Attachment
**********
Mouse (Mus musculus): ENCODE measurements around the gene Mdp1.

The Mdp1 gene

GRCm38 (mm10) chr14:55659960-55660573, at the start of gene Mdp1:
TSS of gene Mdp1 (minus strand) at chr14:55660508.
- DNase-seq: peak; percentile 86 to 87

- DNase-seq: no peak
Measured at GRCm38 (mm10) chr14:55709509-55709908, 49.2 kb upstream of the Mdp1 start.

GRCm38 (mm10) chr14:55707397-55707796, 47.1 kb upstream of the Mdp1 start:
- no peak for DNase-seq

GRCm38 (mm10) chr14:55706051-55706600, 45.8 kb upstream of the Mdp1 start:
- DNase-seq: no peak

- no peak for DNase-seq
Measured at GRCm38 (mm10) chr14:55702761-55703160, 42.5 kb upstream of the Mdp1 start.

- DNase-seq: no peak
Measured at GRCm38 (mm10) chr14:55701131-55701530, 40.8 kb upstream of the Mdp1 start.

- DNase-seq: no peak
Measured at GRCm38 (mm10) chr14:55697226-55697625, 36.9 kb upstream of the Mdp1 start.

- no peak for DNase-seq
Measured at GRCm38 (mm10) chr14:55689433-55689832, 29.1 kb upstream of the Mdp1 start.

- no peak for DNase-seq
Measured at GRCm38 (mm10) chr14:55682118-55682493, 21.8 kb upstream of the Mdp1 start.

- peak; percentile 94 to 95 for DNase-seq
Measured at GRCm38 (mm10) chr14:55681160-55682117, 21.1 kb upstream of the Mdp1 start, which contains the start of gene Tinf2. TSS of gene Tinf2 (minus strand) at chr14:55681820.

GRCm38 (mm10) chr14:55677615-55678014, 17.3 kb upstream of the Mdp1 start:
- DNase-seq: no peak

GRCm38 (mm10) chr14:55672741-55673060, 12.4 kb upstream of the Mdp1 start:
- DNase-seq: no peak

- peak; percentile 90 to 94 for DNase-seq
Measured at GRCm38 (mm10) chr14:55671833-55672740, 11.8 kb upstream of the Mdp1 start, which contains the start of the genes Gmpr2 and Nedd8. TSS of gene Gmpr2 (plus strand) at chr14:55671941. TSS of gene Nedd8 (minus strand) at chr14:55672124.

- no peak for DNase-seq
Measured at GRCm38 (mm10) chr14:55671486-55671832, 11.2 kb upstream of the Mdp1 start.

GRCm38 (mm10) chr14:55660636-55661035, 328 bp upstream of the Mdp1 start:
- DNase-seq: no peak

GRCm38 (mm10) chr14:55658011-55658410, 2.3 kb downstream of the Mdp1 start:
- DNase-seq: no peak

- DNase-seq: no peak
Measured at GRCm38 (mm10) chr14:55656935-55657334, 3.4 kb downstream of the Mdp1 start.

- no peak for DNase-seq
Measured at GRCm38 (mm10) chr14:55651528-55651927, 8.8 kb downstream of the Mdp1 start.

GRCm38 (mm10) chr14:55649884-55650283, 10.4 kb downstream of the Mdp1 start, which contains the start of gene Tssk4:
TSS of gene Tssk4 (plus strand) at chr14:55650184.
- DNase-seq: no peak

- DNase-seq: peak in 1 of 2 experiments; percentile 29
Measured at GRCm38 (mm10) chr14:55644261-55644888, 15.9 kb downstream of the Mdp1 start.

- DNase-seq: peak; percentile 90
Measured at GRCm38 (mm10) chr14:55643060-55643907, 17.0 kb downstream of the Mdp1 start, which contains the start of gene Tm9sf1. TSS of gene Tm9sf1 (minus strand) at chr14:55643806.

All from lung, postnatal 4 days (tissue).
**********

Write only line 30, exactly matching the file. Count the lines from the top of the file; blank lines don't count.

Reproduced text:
- no peak for DNase-seq